Observers of these types of litigations relating to patent infringement actions against the major tech firms know there’s a quiet desire not to have a suit by a small firm come before one of the Silicon Valley Federal judges.

But the federal judge in West Texas has a track record of the ruling, in patent infringement cases, in favor of the patent holder. VoIP-Pal recently moved its corporate headquarters to Waco, TX.

 
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Decade-old law to halt insider trading by members of Congress drawing some renewed attention

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At a time when Congress is poisoned by political animosity and divisiveness on most issues, there’s suddenly conversation that lawmakers should address the issue of the law-breaking they are permitting from many members’ stock-market involvement.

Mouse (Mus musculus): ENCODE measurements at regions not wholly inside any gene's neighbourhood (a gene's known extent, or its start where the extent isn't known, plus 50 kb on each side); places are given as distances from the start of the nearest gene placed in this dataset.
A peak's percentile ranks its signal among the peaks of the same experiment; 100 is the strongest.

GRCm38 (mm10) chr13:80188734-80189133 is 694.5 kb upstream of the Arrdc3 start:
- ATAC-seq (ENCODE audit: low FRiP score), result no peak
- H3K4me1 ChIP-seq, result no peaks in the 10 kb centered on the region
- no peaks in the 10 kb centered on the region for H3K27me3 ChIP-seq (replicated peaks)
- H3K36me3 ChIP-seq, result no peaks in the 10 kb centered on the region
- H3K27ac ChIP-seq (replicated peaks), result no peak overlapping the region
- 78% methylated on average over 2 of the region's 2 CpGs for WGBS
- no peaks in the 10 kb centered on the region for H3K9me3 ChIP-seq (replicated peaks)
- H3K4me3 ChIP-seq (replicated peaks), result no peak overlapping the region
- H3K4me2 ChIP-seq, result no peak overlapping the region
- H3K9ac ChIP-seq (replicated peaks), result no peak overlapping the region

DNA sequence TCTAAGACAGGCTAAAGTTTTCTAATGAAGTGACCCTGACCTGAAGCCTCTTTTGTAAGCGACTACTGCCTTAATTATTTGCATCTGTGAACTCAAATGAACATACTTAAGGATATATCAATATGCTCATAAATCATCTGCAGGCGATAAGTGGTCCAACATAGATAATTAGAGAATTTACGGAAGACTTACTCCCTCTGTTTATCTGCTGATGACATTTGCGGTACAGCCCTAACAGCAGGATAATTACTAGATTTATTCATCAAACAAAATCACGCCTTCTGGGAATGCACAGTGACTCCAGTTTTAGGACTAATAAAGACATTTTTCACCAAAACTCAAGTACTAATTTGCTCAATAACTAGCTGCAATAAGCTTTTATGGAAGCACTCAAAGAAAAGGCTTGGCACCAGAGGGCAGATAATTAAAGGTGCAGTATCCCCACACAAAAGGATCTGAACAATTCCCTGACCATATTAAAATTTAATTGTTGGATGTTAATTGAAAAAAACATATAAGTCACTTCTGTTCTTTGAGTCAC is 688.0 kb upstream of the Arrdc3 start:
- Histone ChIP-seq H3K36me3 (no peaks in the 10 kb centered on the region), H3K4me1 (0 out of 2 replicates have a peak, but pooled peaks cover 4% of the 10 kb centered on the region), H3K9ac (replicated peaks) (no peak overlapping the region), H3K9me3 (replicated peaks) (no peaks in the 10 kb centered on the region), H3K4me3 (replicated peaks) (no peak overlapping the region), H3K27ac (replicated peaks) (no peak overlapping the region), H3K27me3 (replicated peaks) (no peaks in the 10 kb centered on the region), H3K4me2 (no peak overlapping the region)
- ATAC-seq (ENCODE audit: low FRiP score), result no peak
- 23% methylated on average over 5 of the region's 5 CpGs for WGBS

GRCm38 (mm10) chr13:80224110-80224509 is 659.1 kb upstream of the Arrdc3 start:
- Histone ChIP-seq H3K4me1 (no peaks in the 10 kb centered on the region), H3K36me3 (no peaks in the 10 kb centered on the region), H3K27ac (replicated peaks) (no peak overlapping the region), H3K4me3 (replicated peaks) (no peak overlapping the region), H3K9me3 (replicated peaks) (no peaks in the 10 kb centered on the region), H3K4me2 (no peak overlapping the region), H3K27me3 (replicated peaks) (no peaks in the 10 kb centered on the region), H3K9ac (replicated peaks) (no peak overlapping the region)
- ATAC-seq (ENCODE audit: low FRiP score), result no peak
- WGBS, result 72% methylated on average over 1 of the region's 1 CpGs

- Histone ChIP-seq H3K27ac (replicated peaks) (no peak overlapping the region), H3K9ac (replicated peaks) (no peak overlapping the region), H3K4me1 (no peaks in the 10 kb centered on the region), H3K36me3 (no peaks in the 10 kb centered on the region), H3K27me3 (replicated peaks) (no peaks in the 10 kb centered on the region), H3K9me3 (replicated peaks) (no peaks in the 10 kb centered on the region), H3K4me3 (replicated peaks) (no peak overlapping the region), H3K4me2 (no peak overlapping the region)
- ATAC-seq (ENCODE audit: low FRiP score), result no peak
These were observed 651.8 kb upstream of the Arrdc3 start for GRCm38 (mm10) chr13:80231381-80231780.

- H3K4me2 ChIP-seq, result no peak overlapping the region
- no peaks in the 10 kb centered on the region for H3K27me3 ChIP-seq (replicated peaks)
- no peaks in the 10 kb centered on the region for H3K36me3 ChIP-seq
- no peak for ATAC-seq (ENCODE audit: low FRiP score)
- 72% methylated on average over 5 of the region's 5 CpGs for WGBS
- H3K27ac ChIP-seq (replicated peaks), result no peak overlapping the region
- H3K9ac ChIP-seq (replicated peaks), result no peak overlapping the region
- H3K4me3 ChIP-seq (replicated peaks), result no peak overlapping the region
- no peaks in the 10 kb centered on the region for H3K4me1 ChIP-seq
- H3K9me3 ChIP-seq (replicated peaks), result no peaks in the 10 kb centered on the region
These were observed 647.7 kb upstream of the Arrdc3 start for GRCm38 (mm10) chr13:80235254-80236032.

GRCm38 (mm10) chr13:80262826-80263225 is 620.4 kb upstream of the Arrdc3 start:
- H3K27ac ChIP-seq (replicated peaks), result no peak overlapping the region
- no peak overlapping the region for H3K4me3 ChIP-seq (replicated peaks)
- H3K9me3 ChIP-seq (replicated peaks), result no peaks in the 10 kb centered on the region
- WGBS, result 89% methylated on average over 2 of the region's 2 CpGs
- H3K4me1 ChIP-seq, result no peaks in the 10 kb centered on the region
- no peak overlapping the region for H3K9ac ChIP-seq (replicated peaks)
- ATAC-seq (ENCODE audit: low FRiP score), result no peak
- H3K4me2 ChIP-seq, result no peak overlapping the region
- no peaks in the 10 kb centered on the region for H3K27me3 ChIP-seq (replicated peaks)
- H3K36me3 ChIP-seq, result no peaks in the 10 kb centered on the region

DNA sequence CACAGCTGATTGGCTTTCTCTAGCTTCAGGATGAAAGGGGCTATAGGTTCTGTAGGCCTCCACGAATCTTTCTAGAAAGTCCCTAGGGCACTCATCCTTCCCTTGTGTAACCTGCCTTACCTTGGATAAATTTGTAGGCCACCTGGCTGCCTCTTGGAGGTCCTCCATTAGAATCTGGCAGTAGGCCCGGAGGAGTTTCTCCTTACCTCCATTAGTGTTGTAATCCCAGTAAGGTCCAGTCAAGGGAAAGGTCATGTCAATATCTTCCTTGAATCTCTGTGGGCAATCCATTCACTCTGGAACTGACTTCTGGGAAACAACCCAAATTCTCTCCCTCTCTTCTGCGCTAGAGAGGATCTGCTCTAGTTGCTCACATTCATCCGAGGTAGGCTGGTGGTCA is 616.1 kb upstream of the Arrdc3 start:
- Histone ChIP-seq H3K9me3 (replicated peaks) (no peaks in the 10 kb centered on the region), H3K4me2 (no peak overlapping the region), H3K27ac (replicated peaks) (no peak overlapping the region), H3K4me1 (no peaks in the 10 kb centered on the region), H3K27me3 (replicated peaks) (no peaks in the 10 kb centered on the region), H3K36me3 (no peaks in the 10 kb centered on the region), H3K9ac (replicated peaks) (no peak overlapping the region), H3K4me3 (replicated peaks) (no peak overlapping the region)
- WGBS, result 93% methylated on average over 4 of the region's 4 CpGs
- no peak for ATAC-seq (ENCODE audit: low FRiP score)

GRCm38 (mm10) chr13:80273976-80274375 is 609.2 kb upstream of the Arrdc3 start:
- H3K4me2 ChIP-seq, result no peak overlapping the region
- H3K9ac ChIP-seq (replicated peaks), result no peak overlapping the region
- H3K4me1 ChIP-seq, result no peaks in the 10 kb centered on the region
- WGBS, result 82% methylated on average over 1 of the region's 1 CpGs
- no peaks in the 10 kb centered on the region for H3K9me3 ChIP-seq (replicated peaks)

Law-breaking? Well, there’s a law in place, largely the work of former Washington Congressman Brian Baird, called the STOCK Act. The measure, appropriately titled Stop Trading on Congressional Knowledge Act, was designed to make insider trading by members of Congress illegal and force more transparency in their financial dealings.
 
The issue has stirred some attention in recent weeks, including an intraparty squabble instead of the now-usual partisan shouting.
 
Brian BairdBrian BairdUnfortunately, there are some compelling issues like hearings on the January 6 insurrection, struggles over voting rights, and discussion over political views on violence that have created gaping divisions almost totally partisan that challenge interparty discussion on other important issues like member financial dealings.